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This work is a study of sense aspects of the metabolism of free acetic acid in non-ruminant mammals. The metabolic significance of acetate is recognized in the ruminant and in certain micro-organisms where large amounts of acetate are utilized. The lack of a sufficiently sensitive method for acetate determination coupled with the low concentrations present in the tissues of non-ruminants has been a major impediment to studies on acetate metabolism in these animals in the past. A method suitable for acetate determination in the tissues of non-ruminants has been developed. The study has been pursued by measurements of acetate in blood and tissues of the rat, and by investigating acetate production in in vitro preparations of rat liver and comparing it with that of ketone bodies. Chapter 1. Introduction. The reasons for undertaking this study are described. the presence of small amounts of acetate in animal tissues and its ready utilization by selective tissues suggest that acetate may have a role as a respiratory fuel analogous to that discussed by Krebs (1961a) for the ketone bodies. The pathways of metabolism of acetate and the acetyl group are briefly outlined; and the possible precursors of free acetate and the likely sites of its formation in the body are described. Chapter 2. Development of a method for the measurement of acetic acid. Many Methods of acetate determination used by earlier workers have been investigated. Microdiffusion, (Serlin and Cotzias, 1955), even with various modifications, has not been found to be sufficiently sensitive for the present purpose; lactate and bicarbonate have been found to cause considerable interference in a micro-distillation method (Bartley, 1953). An attempt was made to obtain an active preparation of acetokinase (E. Coli), but since the Km value of the enzyme is so high (0.3 M acetate, Rose, Grunberg-Manago, Korey and Ochoa, 1954), the amounts of enzyme required to measure low concentrations of acetate would be relatively large, so enzymic assays were not pursued. Finally, a gas chromatographic method (Baumgardt, 1964) has been adapted. This system can take aqueous samples thus cutting out the need for cumbersome extraction procedures. However, the samples must first be purified by steam-distillation (Dr. E.F. Annison, personal communication). Isovalerate is used as a marker. The method is specific for acetic acid. The mean recovery of 1 - 10 μmoles of acetate added to blood, perfusion medium or tissue homogenate is between 93% and 105%, while the individual errors are ± 29% at worst. Amounts of acetate of 0.08 μmole and upwards can be determined. Chapter 3. Acetate in rat blood and its origin. The acetate level in rat blood, collected by cannulation of the aorta , remains at approximately 0.4 mM regardless of dietary alterations (feeding , fasting for 24 or 48 hr., high-roughage diet), but blood from the portal vein which drains i.e. the caecum. contains 4 times as much acetate, and small amounts of other volatile fatty acids, notably propionate. This difference in concentration in the blood from different parts of the body points to (i) an Intestinal origin of acetate, and (ii) uptake of acetate from the blood by the liver and possibly the heart. The caecum contents contain relatively large amounts of volatile fatty acids (approximately 50 μmoles/g.) of which about 50% is acetate. The volatile fatty acid composition is similar to that of sheep rumen contents (Annison, 1954b), although on a smaller scale. The concentration of acetate in caecum contents is only half that in the rumen, and relative to body weight, the rat caecum is only about 1% while the sheep rumen is approximately 10 - 20% (from Annison and Lewis. 1959; Bergman, Reid, Murray, Brockway and Whitelaw. 1965). Oral treatment of the rats with neomycin, an antibiotic, to reduce the bacterial activity of the gut to a minimum, decreases the acetate in the caecum contents to one-fifth and in the portal blood to one-third of their normal concentrations, the acetate in portal blood now being within the range found in aortic blood. It is concluded that acetate in rat blood arises at least partly by bacterial activity in the Intestine. and especially within the caecum. A calculation based on the arterio-portal venous difference for acetate and on an approximation of portal blood flow rate (from Dobson and Jones , 1952) show that the acetate absorbed daily from the intestine, if completely oxidised, could account maximally for 10% of the basal caloric output in the rat , as compared with a corresponding value of 42% in the ruminant (Bergman et al. 1965). Chapter 4. Acetate in the tissues of normal and alloxan-diabetic rats. The tissue levels of acetate are comparable with those found by an enzymic assay (Bergmeyer and Moellering , 1966), and are highest in liver at about 0.4 μmole/g. fr. wt., intermediate in kidney, and lowest in heart muscle which readily utilizes acetate (Wllliamson, 1962). Acute alloxan-diabetes causes the level to rise by 150% in liver and by 50% in kidney, while the concentration in blood and in heart muscle remain unchanged. Fasting (48 hr.) or bran- feeding have no effect on liver acetate level. The factors which generate and dispose of from acetate are discussed , but the control of its level is not sufficiently understood to offer a satisfactory explanation for the altered levels in diabetes. Chapter 5. Acetate and ketone body production by rat liver in vitro. Preliminary experiments have shown that acatate is produced by rat liver slices, at a rate coaparable to that of ketone body formation, and that it is increased by the addition of fatty acids. In the perfused liver much higher rates of production of both acatate and ketone bodies are observed; the maximal endogenous rates are 45 μmole. acetate/g. fr. wt./hr., and 42 μmoles total katone bodies/g. fr. wt./hr. (in the livers of 48 hr. fasted rats). This preparation is adopted for further investigation of the effects of dietary alterations and of the addition of various precursors of the acetyl group (fatty acids, pyruvate and ethanol)> The initial rate of acetate formation is constant, but it starts to decline more rapidly in the livers of fed rats (after 30-60 min.) than in those of 48 hr. fasted rats (after 60-90 min.). Ketogenesis is minimal when donor rats are fed and is markedly and progressively increased when the rats are fasted for 24 and 48 hr. Addition of fatty acids with or without carnitine has no affect on acatate production, but greatly enhances that of katone bodies. It is calculated from net metabolic changes, that 2 mM butyrate is quantitatively converted, and 0.5 mM oleate is 60% converted to ketone bodies. The fate of the remaining oleate has not been determined. It is probably partly converted to CO2 and partly utilized by the biosynthetic reactions of acetyl CoA. Added ethanol and pyruvate are strongly anti-ketogenic, and do not alter acetate formation when the donor rats are fasted. Whan the rats are fed, acetate production is enhanced by 5 mM ethanol (2 perfusions), probably related to the higher activities of liver alcohol and aldehyde dehydrogenases (EC, EC in that state (Büttner, 1965). Such large-scale acetate production by rat liver preparations was not previously observed (Hochheuser, Weiss and Wieland, 1964; Hepp, Prüsse, Weiss and Wieland, 1966a,b). The evidence for the metabolic origin of the acetate appearing in the perfusion medium is summarised, and the likely endogenous precursors of this acetate are discussed. Chapter 6. Additional comments. On the basis of the present findings some possible approaches to the further study of acetate metabolism in the rat are suggested; and a modification to the method of acetate determination is tentatively proposed.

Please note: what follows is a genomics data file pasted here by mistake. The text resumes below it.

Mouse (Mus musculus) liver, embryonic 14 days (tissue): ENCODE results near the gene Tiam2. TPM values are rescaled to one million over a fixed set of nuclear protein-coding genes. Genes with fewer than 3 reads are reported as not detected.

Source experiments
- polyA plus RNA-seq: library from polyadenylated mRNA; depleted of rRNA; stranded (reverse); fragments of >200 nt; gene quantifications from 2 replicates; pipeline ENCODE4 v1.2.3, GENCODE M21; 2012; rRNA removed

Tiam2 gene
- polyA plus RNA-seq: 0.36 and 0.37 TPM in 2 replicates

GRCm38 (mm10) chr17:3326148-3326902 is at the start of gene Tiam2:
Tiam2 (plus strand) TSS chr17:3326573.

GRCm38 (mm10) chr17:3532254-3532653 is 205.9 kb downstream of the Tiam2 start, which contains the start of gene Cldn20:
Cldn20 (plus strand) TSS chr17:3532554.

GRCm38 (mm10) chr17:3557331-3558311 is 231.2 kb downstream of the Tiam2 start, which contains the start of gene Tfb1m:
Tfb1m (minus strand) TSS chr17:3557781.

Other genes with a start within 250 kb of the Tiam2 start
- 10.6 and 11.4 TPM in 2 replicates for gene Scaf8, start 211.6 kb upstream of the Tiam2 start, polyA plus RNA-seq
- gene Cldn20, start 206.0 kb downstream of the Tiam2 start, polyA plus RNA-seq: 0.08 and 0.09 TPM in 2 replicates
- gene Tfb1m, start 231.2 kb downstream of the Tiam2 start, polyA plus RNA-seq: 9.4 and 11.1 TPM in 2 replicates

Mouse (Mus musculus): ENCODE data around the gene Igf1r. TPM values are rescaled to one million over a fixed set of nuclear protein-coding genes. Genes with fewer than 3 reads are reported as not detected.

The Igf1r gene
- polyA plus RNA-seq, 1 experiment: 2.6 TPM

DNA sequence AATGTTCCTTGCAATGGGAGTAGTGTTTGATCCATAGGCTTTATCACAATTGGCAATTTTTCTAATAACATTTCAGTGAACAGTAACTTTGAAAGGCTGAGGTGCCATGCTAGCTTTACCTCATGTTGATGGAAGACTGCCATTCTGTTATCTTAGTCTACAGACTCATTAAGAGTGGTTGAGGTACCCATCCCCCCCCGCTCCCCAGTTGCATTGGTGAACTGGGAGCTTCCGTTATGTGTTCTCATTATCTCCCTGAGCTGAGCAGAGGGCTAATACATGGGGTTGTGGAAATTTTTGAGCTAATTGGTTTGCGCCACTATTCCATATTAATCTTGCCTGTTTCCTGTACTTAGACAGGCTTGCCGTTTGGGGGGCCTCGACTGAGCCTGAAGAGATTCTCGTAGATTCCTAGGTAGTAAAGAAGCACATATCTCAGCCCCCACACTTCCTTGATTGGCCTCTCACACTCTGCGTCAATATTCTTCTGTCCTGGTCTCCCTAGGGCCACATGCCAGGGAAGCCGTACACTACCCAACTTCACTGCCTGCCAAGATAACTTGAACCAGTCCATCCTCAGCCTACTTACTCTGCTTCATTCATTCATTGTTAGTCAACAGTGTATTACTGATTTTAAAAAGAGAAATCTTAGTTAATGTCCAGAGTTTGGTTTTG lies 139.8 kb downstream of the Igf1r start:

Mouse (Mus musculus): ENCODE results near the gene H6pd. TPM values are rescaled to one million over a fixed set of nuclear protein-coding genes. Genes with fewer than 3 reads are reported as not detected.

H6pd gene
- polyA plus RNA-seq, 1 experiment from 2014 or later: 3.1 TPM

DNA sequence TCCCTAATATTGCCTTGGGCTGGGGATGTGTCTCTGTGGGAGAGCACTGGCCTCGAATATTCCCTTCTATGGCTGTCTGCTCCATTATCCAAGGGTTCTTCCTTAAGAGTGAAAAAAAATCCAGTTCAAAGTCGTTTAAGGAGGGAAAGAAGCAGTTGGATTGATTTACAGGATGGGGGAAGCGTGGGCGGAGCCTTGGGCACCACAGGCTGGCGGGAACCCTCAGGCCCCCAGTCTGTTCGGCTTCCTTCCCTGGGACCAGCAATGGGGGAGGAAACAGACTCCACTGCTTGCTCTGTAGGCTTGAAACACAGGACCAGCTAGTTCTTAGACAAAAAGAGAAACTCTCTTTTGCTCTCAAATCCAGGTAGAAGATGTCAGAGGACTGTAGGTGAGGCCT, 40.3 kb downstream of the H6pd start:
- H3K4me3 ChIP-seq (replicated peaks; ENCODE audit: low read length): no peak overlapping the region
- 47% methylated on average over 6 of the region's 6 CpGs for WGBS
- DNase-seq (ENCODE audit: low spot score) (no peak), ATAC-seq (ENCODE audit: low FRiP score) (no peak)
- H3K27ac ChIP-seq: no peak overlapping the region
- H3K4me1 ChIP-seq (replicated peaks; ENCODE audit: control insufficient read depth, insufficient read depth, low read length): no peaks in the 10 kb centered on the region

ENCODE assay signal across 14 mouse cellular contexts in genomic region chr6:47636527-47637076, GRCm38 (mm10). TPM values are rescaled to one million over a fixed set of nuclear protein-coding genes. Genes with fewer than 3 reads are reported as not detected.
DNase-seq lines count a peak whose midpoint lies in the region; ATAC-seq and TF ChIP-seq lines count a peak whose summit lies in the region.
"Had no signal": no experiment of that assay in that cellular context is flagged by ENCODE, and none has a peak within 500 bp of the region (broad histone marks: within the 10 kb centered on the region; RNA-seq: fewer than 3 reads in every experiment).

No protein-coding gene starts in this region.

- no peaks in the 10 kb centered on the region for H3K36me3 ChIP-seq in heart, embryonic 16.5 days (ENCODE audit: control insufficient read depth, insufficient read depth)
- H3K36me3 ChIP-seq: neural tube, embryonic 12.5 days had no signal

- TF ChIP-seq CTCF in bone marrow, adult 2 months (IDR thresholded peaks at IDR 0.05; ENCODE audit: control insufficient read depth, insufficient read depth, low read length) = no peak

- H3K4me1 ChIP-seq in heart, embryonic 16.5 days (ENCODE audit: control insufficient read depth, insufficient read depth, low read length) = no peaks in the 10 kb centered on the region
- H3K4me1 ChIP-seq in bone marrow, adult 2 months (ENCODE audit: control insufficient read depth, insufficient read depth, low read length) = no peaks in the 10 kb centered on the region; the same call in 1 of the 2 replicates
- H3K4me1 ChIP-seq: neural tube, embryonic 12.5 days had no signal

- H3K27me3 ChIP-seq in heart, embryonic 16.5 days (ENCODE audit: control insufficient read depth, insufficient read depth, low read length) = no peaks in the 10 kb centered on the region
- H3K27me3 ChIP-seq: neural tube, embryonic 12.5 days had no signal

Supervisor: Not available Sponsor: Not available
Qualification Name: Thesis (Ph.D.) Qualification Level: Doctoral
EThOS ID:  DOI: Not available